Blindspotting was written by its stars, Daveed Diggs and Rafael Casal, and manages to deliver a deeply-moving commentary on some of the most important issues facing our community, wrapped up in a disarming, buddy film.
We caught up with Casal and Diggs to discuss how they managed to be entertaining while tackling rampant police brutality, rapid gentrification, and the trauma that comes with being treated like outsiders in our own country.
“We were hyper aware of the consequences for everybody’s actions being true to consequences in real life. The main difference between this and a lot of other buddy comedies is that this one doesn’t ignore the consequences of actions or the world that surrounds them. It’s not happening in a vacuum,” says Diggs.
“I think the reality of everybody in this country, we’re all dealing with a ton of stuff. That’s one of the things we learned toward the end of making the movie which was that ‘Damn, we’re dealing with a lot of stuff. There are issues happening.’ You don’t have time to sit and focus on them. You just have to keep living. That’s particularly true of poor people and this is a working-class community that we’re talking about. Not only is there no time to process tragedy, but you can’t afford the outlets. We can’t afford therapy so we don’t go to therapy. What happens in the film is that for some of the characters, the pressure of all of the things they are carrying around comes to a head.”
Diggs is best known for his Grammy and Tony award winning performances in Hamilton. (He originated the roles of Marquise de Lafayette and Thomas Jefferson in the highly successful musical.) His talents as a rapper, singer, actor, and writer are on full display as “Collin” in Blindspotting.
Casal is equally impressive as “Miles,” a white guy who has grown up in the same tough neighborhood as his best friend, but navigates the world in a very different way.
“It’s about two men expressing their deepest fears to each other with a massive language barrier. Men don’t often have the language for that kind of intimacy so they are struggling to make their points and they need to get on the same page in order to continue to support and love each other, and to survive,” says Casal.
Aside from the striking performances from the entire cast, the film’s power lies in the way it uses language to convey its most important points.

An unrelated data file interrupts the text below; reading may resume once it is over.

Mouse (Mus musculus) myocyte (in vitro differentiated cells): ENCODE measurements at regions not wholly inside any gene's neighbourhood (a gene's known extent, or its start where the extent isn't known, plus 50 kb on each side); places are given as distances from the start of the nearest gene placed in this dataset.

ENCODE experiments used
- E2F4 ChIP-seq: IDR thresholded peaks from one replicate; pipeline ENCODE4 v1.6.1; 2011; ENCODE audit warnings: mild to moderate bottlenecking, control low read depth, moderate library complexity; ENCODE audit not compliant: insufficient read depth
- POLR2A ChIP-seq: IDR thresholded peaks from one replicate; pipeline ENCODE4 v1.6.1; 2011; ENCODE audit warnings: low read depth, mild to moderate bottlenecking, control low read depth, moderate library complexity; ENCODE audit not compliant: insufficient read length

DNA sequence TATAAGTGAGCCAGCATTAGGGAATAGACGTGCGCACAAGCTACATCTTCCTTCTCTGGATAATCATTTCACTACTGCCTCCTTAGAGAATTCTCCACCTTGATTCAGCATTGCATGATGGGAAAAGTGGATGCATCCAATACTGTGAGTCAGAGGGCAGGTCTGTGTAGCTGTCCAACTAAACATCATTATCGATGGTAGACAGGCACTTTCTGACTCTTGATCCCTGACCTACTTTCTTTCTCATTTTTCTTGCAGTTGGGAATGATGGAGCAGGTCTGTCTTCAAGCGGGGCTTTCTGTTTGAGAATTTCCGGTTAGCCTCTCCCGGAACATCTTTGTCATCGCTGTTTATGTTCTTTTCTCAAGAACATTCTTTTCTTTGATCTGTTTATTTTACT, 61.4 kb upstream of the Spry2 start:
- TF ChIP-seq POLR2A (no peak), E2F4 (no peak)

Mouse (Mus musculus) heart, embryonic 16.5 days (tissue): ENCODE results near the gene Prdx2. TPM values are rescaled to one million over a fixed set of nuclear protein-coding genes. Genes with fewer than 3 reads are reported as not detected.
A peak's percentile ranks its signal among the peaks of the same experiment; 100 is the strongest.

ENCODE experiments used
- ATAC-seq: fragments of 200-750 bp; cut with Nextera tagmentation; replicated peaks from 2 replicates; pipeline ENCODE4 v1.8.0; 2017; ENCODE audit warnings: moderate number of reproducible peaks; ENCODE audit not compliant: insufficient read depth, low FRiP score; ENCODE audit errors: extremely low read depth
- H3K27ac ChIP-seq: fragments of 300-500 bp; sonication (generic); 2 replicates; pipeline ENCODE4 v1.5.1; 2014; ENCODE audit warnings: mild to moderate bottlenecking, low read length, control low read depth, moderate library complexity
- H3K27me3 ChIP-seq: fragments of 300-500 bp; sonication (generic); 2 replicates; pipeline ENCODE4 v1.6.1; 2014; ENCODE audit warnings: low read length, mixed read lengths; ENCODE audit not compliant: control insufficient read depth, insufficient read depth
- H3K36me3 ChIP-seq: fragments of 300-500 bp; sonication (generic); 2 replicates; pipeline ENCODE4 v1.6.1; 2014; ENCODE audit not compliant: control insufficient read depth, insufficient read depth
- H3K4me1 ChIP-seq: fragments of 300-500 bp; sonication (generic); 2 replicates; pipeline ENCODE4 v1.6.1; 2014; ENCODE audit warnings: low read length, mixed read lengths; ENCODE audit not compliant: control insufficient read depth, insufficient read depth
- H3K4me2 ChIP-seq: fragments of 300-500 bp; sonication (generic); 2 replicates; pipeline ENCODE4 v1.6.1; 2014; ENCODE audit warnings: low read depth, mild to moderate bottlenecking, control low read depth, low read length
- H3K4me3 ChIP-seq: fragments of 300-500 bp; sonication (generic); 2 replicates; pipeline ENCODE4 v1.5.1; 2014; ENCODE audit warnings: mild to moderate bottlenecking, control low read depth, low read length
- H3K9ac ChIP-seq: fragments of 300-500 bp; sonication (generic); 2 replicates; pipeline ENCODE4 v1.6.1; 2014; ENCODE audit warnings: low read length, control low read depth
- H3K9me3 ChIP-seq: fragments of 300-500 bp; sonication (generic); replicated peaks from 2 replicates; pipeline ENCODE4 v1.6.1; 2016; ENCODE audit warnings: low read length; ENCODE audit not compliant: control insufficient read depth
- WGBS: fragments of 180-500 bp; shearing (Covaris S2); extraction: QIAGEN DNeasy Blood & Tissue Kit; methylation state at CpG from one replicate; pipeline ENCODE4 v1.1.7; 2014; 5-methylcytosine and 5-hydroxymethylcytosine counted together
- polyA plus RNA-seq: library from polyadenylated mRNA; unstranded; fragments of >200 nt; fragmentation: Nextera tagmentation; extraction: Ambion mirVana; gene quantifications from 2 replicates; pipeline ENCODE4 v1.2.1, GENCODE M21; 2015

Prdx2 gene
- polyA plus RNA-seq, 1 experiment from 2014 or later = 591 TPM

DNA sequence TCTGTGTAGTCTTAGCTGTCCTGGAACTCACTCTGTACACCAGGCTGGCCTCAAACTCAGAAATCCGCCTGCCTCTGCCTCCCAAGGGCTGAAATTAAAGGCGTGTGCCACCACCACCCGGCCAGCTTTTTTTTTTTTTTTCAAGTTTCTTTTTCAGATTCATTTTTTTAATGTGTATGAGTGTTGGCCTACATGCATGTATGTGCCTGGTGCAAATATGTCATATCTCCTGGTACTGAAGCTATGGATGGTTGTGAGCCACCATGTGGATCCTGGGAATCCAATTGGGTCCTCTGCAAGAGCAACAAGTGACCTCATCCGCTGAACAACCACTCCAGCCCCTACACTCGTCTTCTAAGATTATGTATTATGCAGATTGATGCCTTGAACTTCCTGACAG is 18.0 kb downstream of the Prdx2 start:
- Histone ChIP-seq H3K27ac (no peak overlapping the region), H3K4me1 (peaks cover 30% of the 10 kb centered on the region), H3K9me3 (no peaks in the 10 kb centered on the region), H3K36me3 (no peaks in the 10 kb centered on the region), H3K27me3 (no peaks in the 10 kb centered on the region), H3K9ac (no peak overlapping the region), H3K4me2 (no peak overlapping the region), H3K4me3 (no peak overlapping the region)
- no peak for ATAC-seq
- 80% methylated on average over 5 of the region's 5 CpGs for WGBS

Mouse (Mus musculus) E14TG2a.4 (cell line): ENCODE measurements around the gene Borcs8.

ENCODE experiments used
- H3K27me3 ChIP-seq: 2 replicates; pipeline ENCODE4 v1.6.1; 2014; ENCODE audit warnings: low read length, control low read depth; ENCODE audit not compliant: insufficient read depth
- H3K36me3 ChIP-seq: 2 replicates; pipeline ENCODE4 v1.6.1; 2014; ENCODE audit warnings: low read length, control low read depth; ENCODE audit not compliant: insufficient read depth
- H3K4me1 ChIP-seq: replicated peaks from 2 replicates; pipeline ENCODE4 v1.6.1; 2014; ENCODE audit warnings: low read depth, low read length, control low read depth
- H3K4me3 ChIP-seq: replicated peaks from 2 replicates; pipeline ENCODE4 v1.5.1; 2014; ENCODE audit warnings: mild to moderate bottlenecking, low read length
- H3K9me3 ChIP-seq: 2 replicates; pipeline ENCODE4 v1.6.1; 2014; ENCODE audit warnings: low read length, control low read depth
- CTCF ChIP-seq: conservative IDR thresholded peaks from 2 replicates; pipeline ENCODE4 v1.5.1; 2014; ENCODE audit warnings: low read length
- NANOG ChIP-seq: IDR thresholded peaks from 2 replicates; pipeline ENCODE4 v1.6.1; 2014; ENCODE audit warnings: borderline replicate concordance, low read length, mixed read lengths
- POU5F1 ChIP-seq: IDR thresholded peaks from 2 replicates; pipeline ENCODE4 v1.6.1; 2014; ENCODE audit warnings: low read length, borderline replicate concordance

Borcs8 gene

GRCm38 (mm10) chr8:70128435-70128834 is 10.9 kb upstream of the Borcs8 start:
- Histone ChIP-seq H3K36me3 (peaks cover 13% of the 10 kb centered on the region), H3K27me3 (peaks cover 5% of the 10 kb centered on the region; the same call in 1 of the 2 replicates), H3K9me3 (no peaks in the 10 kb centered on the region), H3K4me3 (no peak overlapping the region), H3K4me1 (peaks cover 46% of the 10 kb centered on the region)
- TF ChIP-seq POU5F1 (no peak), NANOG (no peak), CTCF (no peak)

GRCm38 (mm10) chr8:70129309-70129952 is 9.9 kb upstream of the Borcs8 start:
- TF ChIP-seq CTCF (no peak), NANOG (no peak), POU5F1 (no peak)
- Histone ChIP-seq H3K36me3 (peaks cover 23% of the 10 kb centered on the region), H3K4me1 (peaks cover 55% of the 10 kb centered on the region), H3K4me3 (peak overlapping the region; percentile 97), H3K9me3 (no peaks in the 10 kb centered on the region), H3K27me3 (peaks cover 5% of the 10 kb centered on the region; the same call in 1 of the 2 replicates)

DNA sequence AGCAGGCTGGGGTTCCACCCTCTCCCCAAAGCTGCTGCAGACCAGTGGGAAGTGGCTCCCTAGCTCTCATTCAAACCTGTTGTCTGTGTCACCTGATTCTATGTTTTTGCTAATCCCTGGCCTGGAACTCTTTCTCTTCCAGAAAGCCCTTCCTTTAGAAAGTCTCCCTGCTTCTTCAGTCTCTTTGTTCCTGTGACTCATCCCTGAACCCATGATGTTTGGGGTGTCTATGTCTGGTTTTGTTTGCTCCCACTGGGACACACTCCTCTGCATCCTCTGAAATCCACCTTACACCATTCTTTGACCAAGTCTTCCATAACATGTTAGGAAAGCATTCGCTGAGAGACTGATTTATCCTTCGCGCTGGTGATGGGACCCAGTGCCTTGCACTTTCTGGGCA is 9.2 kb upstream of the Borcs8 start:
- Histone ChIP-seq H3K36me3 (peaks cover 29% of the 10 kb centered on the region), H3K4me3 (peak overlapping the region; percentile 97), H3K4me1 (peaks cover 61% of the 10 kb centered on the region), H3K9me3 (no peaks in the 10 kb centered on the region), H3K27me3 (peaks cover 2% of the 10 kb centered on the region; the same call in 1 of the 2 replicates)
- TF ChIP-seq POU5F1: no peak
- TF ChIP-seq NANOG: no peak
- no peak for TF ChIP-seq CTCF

“Blindspotting is not a musical and the verse serves a similar purpose it has served in all art. Verse draws your ear to certain things,” explains Diggs. “The reason a poet or anyone else writes in verse is in order to get above the issue. You can use metaphor to condense complex things.”
Some of the film’s most intense scenes are executed with the use of poetry, spoken word, and freestyle raps, and the end result is something we don’t usually see on the big screen.
“I think what we were trying to do in this film was to make the verse work just part of the world. The overt moments of verse like the one during the climax of the film had to be in verse because that was the only way that Collin was going be heard. He has to be heard or die and the only way for him to be heard is if he makes it sound pretty,” he says. “We start out with a basic freestyle that represents what we and a lot of people did growing up. We like playing with words. We’re trading off and helping each other figure out the next word as a game, using very real Bay area slang. We were trying to figure out a conversational virtuosity wth language because that’s what the Bay feels like to us.”
Blindspotting is certainly a love letter to Oakland and shows what happens when people are shut out by rapid gentrification and forced to feel like strangers in their own homes. While it’s a commentary on what has been happening in the Bay Area for years, it’s also representative of how our community is being made to feel in our own country these days. The film was a long time coming.
“The germ of it was twelve years ago. We wanted to create a film together that would use our natural dynamic to tell a story about fictional characters to see through a lens of what was happening Oakland at the time,” says Casal. “What was happening at the time was the beginnings of rapid gentrification and the Oscar Grant shooting so there was a conversation happening in the town. We have almost made this a number of times over the last ten years. It felt like an urgent conversation that needed to be had and the medium of film could be the way to start it.”
The film’s plot is too good to give away, but the story starts out when Collin witnesses an unarmed Black man get gunned down by a police officer. What follows is his attempt to keep moving and exist in a space where he’s constantly threatened. In one particularly poignant scene, he’s jogging through a cemetery and sees ghosts of Black men in hoodies. As a viewer, it’s impossible not to be reminded of Trayvon Martin, Michael Brown, and the countless other Black lives stolen by police. Casal says they didn’t intend to connote any one victim.
“There is a sameness in the way in which these murders are clumped together so in a lot of ways the attire was about the sameness and uniformity…it creates a really visceral image when you see them all together. It was less a statement about hoodies or likeness to a particular case than it was about articulating the unbelievable abundance that this has become and where Collin finds himself in that. Now the man he saw murdered is joining the ranks of this imagery.”
Overall, Blindspotting offers an entertaining ride that will evoke a range of emotions from viewers who find themselves laughing out loud and fighting back tears. While the movie poses many questions, finding the answers to how to navigate this new world is up to all of us.